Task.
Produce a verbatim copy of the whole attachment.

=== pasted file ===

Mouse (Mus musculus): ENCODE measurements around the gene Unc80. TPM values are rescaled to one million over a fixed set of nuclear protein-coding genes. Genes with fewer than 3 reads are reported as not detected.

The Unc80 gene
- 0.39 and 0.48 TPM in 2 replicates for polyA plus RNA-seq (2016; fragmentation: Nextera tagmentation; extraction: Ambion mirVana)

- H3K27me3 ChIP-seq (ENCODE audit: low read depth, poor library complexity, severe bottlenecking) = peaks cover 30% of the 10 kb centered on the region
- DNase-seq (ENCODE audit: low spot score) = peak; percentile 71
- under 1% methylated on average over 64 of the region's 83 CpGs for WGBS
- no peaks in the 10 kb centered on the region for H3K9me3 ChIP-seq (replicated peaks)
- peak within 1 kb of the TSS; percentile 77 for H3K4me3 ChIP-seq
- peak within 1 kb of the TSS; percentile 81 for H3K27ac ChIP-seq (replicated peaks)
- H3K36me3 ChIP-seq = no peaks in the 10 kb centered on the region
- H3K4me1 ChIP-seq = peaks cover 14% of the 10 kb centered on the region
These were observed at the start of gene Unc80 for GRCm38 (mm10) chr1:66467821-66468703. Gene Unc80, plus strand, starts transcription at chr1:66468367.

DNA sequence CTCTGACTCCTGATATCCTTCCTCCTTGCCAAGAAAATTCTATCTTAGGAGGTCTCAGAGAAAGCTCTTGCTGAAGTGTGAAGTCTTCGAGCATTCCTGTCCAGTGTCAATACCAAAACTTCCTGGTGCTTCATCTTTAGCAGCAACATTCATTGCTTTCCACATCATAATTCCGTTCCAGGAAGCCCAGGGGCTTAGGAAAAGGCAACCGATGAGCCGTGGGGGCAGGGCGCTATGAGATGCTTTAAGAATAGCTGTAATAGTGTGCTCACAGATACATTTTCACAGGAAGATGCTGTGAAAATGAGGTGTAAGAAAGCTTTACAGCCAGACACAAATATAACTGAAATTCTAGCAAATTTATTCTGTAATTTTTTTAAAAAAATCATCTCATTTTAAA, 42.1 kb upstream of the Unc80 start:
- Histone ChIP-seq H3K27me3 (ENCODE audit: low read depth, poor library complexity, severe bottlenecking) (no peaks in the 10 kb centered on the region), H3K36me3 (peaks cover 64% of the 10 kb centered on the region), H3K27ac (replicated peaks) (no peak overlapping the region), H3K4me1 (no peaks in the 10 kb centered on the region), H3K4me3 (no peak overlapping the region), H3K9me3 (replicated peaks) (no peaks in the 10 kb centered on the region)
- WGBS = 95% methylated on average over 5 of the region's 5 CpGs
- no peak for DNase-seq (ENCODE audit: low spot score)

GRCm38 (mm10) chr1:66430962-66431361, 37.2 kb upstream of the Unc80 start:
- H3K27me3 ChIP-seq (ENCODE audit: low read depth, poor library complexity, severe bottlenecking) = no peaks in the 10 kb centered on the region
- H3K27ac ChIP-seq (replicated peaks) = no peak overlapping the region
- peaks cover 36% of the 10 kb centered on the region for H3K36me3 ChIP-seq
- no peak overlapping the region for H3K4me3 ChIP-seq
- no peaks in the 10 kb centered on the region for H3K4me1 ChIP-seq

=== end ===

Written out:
Mouse (Mus musculus): ENCODE measurements around the gene Unc80. TPM values are rescaled to one million over a fixed set of nuclear protein-coding genes. Genes with fewer than 3 reads are reported as not detected.

The Unc80 gene
- 0.39 and 0.48 TPM in 2 replicates for polyA plus RNA-seq (2016; fragmentation: Nextera tagmentation; extraction: Ambion mirVana)

- H3K27me3 ChIP-seq (ENCODE audit: low read depth, poor library complexity, severe bottlenecking) = peaks cover 30% of the 10 kb centered on the region
- DNase-seq (ENCODE audit: low spot score) = peak; percentile 71
- under 1% methylated on average over 64 of the region's 83 CpGs for WGBS
- no peaks in the 10 kb centered on the region for H3K9me3 ChIP-seq (replicated peaks)
- peak within 1 kb of the TSS; percentile 77 for H3K4me3 ChIP-seq
- peak within 1 kb of the TSS; percentile 81 for H3K27ac ChIP-seq (replicated peaks)
- H3K36me3 ChIP-seq = no peaks in the 10 kb centered on the region
- H3K4me1 ChIP-seq = peaks cover 14% of the 10 kb centered on the region
These were observed at the start of gene Unc80 for GRCm38 (mm10) chr1:66467821-66468703. Gene Unc80, plus strand, starts transcription at chr1:66468367.

DNA sequence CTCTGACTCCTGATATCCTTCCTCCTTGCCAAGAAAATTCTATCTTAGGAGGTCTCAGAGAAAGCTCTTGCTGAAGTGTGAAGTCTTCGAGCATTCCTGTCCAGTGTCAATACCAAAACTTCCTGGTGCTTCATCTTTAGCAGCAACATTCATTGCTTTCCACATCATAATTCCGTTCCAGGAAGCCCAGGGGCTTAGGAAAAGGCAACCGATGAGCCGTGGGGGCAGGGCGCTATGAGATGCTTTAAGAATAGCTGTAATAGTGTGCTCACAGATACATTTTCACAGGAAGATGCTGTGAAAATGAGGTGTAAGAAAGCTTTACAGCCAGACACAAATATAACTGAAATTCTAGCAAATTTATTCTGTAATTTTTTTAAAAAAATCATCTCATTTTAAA, 42.1 kb upstream of the Unc80 start:
- Histone ChIP-seq H3K27me3 (ENCODE audit: low read depth, poor library complexity, severe bottlenecking) (no peaks in the 10 kb centered on the region), H3K36me3 (peaks cover 64% of the 10 kb centered on the region), H3K27ac (replicated peaks) (no peak overlapping the region), H3K4me1 (no peaks in the 10 kb centered on the region), H3K4me3 (no peak overlapping the region), H3K9me3 (replicated peaks) (no peaks in the 10 kb centered on the region)
- WGBS = 95% methylated on average over 5 of the region's 5 CpGs
- no peak for DNase-seq (ENCODE audit: low spot score)

GRCm38 (mm10) chr1:66430962-66431361, 37.2 kb upstream of the Unc80 start:
- H3K27me3 ChIP-seq (ENCODE audit: low read depth, poor library complexity, severe bottlenecking) = no peaks in the 10 kb centered on the region
- H3K27ac ChIP-seq (replicated peaks) = no peak overlapping the region
- peaks cover 36% of the 10 kb centered on the region for H3K36me3 ChIP-seq
- no peak overlapping the region for H3K4me3 ChIP-seq
- no peaks in the 10 kb centered on the region for H3K4me1 ChIP-seq